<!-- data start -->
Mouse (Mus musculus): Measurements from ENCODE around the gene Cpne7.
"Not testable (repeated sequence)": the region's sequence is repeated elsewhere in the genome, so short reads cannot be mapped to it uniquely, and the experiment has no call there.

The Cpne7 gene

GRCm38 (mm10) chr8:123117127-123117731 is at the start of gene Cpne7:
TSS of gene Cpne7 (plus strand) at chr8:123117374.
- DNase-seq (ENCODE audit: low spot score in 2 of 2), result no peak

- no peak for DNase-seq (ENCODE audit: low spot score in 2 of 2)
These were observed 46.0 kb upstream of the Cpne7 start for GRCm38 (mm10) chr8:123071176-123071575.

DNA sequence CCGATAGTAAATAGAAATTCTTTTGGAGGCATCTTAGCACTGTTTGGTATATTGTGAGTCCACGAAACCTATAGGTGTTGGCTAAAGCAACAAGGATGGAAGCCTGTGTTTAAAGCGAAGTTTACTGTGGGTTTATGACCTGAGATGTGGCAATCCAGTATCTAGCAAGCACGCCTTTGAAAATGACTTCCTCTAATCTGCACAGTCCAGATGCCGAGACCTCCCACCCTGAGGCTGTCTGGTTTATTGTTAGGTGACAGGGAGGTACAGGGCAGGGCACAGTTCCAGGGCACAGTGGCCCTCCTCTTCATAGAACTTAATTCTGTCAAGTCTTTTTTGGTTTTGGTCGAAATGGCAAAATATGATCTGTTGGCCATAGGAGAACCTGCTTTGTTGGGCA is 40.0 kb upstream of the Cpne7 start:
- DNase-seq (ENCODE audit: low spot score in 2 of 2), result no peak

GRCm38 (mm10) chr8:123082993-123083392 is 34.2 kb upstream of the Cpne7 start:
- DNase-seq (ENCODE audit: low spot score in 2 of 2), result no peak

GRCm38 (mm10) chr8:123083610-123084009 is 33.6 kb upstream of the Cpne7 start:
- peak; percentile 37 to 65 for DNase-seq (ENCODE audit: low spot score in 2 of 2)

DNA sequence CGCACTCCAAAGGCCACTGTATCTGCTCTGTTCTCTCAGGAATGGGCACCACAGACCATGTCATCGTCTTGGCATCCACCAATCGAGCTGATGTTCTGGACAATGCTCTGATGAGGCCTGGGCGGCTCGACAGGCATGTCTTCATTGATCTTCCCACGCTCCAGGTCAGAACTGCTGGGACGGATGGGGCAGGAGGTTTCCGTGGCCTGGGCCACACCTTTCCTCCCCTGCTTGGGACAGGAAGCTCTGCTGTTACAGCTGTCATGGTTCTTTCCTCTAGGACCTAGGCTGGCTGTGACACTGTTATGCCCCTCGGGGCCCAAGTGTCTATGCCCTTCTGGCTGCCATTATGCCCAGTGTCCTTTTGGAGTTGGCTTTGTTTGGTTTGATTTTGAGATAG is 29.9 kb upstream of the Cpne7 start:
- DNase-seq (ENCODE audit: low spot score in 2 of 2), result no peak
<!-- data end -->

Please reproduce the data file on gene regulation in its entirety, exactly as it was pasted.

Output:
Mouse (Mus musculus): Measurements from ENCODE around the gene Cpne7.
"Not testable (repeated sequence)": the region's sequence is repeated elsewhere in the genome, so short reads cannot be mapped to it uniquely, and the experiment has no call there.

The Cpne7 gene

GRCm38 (mm10) chr8:123117127-123117731 is at the start of gene Cpne7:
TSS of gene Cpne7 (plus strand) at chr8:123117374.
- DNase-seq (ENCODE audit: low spot score in 2 of 2), result no peak

- no peak for DNase-seq (ENCODE audit: low spot score in 2 of 2)
These were observed 46.0 kb upstream of the Cpne7 start for GRCm38 (mm10) chr8:123071176-123071575.

DNA sequence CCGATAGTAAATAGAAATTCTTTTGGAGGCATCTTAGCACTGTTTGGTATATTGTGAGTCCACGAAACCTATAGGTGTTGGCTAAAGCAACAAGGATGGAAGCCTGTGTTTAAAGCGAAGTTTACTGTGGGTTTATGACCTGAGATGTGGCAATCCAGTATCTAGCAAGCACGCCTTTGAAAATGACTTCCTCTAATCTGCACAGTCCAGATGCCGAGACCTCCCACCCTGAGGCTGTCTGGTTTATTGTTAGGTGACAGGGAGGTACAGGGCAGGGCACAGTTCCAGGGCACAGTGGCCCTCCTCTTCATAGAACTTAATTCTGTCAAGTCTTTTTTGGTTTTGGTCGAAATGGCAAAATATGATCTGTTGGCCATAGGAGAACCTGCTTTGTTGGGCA is 40.0 kb upstream of the Cpne7 start:
- DNase-seq (ENCODE audit: low spot score in 2 of 2), result no peak

GRCm38 (mm10) chr8:123082993-123083392 is 34.2 kb upstream of the Cpne7 start:
- DNase-seq (ENCODE audit: low spot score in 2 of 2), result no peak

GRCm38 (mm10) chr8:123083610-123084009 is 33.6 kb upstream of the Cpne7 start:
- peak; percentile 37 to 65 for DNase-seq (ENCODE audit: low spot score in 2 of 2)

DNA sequence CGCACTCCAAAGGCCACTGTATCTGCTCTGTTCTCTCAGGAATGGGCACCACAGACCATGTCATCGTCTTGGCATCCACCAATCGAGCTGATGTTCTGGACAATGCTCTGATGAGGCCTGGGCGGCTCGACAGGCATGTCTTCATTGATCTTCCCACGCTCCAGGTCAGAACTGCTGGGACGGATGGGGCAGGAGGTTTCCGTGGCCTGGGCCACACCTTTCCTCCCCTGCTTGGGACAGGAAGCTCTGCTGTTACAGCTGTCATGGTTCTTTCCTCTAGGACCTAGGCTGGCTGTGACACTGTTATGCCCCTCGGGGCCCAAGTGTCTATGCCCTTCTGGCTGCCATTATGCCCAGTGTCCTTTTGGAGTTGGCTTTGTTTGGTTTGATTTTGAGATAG is 29.9 kb upstream of the Cpne7 start:
- DNase-seq (ENCODE audit: low spot score in 2 of 2), result no peak